“I did, thank you.” Her quiet voice drew attention, the woman’s eyes rising to meet her own. She looked away, embarrassed for the red flush covering her cheeks and she forced herself not to rescind and walk out.
“Don’t think so much about it sweetie, everyone needs help sometimes.” The older woman smiled warmly, guilt swimming in her gut for not hiding her struggles better. Her tight smile
“Five dollars and sixteen cents.” She read out the total as she shook open a black plastic bag.
Coins dumped out onto the counter caught her attention, watching as the young woman began to count her pennies.
“I have four seventy eight, but I might have more with these pennies…” she started counting into stacks of ten.
The woman watched her in a stunned silence for a moment, the young woman’s cheeks reddening further as she felt the eyes of other customers fall on her back.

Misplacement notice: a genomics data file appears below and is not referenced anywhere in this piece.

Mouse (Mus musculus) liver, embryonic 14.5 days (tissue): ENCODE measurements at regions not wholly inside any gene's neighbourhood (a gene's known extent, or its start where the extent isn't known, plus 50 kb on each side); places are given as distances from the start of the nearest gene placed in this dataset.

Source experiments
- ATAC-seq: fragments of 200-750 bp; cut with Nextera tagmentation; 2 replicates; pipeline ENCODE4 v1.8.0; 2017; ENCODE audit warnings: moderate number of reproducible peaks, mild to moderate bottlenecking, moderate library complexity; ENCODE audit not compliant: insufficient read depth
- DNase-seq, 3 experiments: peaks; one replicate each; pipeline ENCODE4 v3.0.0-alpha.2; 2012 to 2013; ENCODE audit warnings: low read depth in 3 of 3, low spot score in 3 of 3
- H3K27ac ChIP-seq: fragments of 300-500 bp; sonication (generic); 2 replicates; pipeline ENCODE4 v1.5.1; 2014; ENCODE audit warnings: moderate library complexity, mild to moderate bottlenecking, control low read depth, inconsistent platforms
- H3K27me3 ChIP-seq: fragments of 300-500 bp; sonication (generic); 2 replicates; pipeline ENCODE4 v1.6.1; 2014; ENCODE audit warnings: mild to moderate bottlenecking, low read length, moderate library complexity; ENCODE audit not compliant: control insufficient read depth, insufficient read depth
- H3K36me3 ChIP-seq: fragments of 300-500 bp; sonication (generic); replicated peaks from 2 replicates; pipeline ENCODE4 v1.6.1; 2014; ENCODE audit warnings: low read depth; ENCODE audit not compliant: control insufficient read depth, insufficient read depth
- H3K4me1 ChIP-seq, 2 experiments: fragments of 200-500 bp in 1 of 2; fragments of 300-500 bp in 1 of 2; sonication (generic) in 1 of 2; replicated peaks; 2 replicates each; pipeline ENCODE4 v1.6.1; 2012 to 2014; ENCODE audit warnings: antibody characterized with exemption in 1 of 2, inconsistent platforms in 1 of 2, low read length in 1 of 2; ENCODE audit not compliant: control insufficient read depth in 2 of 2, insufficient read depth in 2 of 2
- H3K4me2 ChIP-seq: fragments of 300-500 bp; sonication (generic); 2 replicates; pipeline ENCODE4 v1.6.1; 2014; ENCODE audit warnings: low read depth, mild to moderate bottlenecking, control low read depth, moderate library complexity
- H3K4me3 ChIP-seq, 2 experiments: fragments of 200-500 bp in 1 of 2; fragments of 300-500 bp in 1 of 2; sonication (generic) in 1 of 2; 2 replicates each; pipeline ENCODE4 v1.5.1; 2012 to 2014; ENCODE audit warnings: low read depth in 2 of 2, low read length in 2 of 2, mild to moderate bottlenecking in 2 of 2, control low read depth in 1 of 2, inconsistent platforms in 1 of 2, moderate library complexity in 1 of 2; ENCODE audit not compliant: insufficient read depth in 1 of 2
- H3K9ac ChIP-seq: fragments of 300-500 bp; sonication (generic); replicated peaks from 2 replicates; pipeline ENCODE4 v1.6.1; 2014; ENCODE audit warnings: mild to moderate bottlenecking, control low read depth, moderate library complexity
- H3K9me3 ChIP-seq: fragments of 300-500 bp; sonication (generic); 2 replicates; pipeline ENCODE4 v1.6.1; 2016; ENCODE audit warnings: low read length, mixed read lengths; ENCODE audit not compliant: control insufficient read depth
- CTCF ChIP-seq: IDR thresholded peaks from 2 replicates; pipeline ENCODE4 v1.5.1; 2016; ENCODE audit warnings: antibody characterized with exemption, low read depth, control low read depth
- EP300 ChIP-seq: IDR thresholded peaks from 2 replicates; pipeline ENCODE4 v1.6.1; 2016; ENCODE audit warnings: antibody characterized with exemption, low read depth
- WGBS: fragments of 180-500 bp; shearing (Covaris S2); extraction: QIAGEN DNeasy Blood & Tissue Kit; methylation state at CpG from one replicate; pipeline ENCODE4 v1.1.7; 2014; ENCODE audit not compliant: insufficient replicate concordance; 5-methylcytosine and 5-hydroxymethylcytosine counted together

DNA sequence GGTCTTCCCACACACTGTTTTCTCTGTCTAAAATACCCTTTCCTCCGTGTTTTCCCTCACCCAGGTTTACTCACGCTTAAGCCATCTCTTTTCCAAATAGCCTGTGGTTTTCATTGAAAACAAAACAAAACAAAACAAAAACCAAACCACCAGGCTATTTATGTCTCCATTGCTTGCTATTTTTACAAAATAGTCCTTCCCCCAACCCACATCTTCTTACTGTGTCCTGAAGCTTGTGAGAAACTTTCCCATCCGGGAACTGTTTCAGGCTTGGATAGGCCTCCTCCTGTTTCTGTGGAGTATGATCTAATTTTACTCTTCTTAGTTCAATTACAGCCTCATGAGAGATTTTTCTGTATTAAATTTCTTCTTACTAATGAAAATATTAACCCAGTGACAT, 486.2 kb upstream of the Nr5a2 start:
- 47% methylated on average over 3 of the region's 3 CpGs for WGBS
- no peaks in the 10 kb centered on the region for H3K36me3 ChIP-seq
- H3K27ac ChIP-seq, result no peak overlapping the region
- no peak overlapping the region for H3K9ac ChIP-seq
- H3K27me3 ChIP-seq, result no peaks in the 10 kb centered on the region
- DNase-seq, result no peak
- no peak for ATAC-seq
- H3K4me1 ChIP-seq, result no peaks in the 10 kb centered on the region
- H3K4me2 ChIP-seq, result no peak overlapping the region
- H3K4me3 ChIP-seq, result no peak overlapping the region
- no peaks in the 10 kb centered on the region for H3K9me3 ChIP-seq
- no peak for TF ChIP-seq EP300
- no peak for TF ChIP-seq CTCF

“I’ll tell you what,” the older woman leaned over the counter, placing her hand over hers and stopping her. “How about you take these coins, and the dollars and we’ll call it a deal for the seventy eight cents.” Their eyes met in silence, tears welling up in the young woman’s eyes. “Just make sure you get something to eat today, okay sweetie?”
Tears started to fall as she nodded, overwhelming gratitude pouring from her eyes.
“Don’t cry sweetie, we’ve all been there at one point or another.” She cam out from behind the register wrapping her arms around her. “It’ll all be okay, don’t you worry.”